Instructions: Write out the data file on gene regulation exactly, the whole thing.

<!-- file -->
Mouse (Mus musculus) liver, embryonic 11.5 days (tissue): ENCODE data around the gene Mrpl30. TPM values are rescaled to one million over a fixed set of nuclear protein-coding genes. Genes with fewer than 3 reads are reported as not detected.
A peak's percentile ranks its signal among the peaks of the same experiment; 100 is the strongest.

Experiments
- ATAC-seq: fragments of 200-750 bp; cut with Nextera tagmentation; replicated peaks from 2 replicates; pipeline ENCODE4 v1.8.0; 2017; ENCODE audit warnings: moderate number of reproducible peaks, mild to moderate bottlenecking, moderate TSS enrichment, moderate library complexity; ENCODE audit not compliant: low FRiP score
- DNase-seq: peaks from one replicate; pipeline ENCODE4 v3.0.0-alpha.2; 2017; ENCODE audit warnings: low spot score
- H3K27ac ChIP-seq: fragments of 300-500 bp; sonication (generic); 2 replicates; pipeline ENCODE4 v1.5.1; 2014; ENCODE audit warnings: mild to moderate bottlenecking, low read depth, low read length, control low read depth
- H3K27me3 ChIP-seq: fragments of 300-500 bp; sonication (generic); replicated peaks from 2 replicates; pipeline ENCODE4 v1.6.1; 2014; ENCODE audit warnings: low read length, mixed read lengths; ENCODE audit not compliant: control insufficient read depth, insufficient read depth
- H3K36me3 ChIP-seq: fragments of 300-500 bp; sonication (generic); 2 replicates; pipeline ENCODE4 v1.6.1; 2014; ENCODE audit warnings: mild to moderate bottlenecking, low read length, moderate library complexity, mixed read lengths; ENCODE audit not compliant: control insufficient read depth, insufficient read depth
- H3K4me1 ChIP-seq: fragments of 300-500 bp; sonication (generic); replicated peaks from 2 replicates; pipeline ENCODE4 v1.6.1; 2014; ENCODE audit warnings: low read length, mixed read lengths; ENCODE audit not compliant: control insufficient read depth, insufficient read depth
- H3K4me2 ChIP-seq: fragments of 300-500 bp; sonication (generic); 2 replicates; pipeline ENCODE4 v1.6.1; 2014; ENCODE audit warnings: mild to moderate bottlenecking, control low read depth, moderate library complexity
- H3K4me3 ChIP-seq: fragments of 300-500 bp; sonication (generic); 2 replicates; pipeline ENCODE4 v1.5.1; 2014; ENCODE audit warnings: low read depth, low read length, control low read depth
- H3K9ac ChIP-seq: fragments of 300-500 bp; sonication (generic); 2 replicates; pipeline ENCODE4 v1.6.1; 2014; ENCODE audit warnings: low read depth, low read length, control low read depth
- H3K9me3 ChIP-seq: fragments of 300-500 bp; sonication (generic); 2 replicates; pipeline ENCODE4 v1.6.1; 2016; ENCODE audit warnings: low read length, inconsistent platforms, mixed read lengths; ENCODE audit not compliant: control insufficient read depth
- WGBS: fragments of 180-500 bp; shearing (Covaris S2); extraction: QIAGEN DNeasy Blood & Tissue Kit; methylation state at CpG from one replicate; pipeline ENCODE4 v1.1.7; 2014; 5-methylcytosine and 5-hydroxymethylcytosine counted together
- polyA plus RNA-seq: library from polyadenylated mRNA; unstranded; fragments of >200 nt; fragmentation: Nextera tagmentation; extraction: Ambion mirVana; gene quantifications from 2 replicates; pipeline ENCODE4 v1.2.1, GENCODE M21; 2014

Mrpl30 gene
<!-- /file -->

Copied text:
Mouse (Mus musculus) liver, embryonic 11.5 days (tissue): ENCODE data around the gene Mrpl30. TPM values are rescaled to one million over a fixed set of nuclear protein-coding genes. Genes with fewer than 3 reads are reported as not detected.
A peak's percentile ranks its signal among the peaks of the same experiment; 100 is the strongest.

Experiments
- ATAC-seq: fragments of 200-750 bp; cut with Nextera tagmentation; replicated peaks from 2 replicates; pipeline ENCODE4 v1.8.0; 2017; ENCODE audit warnings: moderate number of reproducible peaks, mild to moderate bottlenecking, moderate TSS enrichment, moderate library complexity; ENCODE audit not compliant: low FRiP score
- DNase-seq: peaks from one replicate; pipeline ENCODE4 v3.0.0-alpha.2; 2017; ENCODE audit warnings: low spot score
- H3K27ac ChIP-seq: fragments of 300-500 bp; sonication (generic); 2 replicates; pipeline ENCODE4 v1.5.1; 2014; ENCODE audit warnings: mild to moderate bottlenecking, low read depth, low read length, control low read depth
- H3K27me3 ChIP-seq: fragments of 300-500 bp; sonication (generic); replicated peaks from 2 replicates; pipeline ENCODE4 v1.6.1; 2014; ENCODE audit warnings: low read length, mixed read lengths; ENCODE audit not compliant: control insufficient read depth, insufficient read depth
- H3K36me3 ChIP-seq: fragments of 300-500 bp; sonication (generic); 2 replicates; pipeline ENCODE4 v1.6.1; 2014; ENCODE audit warnings: mild to moderate bottlenecking, low read length, moderate library complexity, mixed read lengths; ENCODE audit not compliant: control insufficient read depth, insufficient read depth
- H3K4me1 ChIP-seq: fragments of 300-500 bp; sonication (generic); replicated peaks from 2 replicates; pipeline ENCODE4 v1.6.1; 2014; ENCODE audit warnings: low read length, mixed read lengths; ENCODE audit not compliant: control insufficient read depth, insufficient read depth
- H3K4me2 ChIP-seq: fragments of 300-500 bp; sonication (generic); 2 replicates; pipeline ENCODE4 v1.6.1; 2014; ENCODE audit warnings: mild to moderate bottlenecking, control low read depth, moderate library complexity
- H3K4me3 ChIP-seq: fragments of 300-500 bp; sonication (generic); 2 replicates; pipeline ENCODE4 v1.5.1; 2014; ENCODE audit warnings: low read depth, low read length, control low read depth
- H3K9ac ChIP-seq: fragments of 300-500 bp; sonication (generic); 2 replicates; pipeline ENCODE4 v1.6.1; 2014; ENCODE audit warnings: low read depth, low read length, control low read depth
- H3K9me3 ChIP-seq: fragments of 300-500 bp; sonication (generic); 2 replicates; pipeline ENCODE4 v1.6.1; 2016; ENCODE audit warnings: low read length, inconsistent platforms, mixed read lengths; ENCODE audit not compliant: control insufficient read depth
- WGBS: fragments of 180-500 bp; shearing (Covaris S2); extraction: QIAGEN DNeasy Blood & Tissue Kit; methylation state at CpG from one replicate; pipeline ENCODE4 v1.1.7; 2014; 5-methylcytosine and 5-hydroxymethylcytosine counted together
- polyA plus RNA-seq: library from polyadenylated mRNA; unstranded; fragments of >200 nt; fragmentation: Nextera tagmentation; extraction: Ambion mirVana; gene quantifications from 2 replicates; pipeline ENCODE4 v1.2.1, GENCODE M21; 2014

Mrpl30 gene